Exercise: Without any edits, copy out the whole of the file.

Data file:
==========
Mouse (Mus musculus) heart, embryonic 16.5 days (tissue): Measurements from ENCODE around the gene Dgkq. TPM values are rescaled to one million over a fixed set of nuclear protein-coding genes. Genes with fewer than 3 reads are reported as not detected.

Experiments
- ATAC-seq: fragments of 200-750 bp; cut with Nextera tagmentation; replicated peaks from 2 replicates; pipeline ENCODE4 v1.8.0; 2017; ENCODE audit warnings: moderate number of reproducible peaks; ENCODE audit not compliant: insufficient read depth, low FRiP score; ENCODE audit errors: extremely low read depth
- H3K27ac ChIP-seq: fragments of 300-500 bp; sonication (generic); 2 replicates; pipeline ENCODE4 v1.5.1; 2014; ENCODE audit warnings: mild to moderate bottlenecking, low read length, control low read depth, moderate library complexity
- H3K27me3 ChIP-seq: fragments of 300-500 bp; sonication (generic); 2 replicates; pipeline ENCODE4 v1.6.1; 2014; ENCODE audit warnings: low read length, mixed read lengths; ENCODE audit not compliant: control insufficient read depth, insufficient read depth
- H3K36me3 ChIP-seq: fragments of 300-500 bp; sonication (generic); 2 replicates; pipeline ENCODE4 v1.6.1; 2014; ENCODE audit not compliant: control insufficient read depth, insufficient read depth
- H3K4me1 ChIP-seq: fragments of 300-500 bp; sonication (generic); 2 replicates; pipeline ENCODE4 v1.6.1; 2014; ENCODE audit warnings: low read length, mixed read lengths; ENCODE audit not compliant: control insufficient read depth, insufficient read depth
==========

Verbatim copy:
Mouse (Mus musculus) heart, embryonic 16.5 days (tissue): Measurements from ENCODE around the gene Dgkq. TPM values are rescaled to one million over a fixed set of nuclear protein-coding genes. Genes with fewer than 3 reads are reported as not detected.

Experiments
- ATAC-seq: fragments of 200-750 bp; cut with Nextera tagmentation; replicated peaks from 2 replicates; pipeline ENCODE4 v1.8.0; 2017; ENCODE audit warnings: moderate number of reproducible peaks; ENCODE audit not compliant: insufficient read depth, low FRiP score; ENCODE audit errors: extremely low read depth
- H3K27ac ChIP-seq: fragments of 300-500 bp; sonication (generic); 2 replicates; pipeline ENCODE4 v1.5.1; 2014; ENCODE audit warnings: mild to moderate bottlenecking, low read length, control low read depth, moderate library complexity
- H3K27me3 ChIP-seq: fragments of 300-500 bp; sonication (generic); 2 replicates; pipeline ENCODE4 v1.6.1; 2014; ENCODE audit warnings: low read length, mixed read lengths; ENCODE audit not compliant: control insufficient read depth, insufficient read depth
- H3K36me3 ChIP-seq: fragments of 300-500 bp; sonication (generic); 2 replicates; pipeline ENCODE4 v1.6.1; 2014; ENCODE audit not compliant: control insufficient read depth, insufficient read depth
- H3K4me1 ChIP-seq: fragments of 300-500 bp; sonication (generic); 2 replicates; pipeline ENCODE4 v1.6.1; 2014; ENCODE audit warnings: low read length, mixed read lengths; ENCODE audit not compliant: control insufficient read depth, insufficient read depth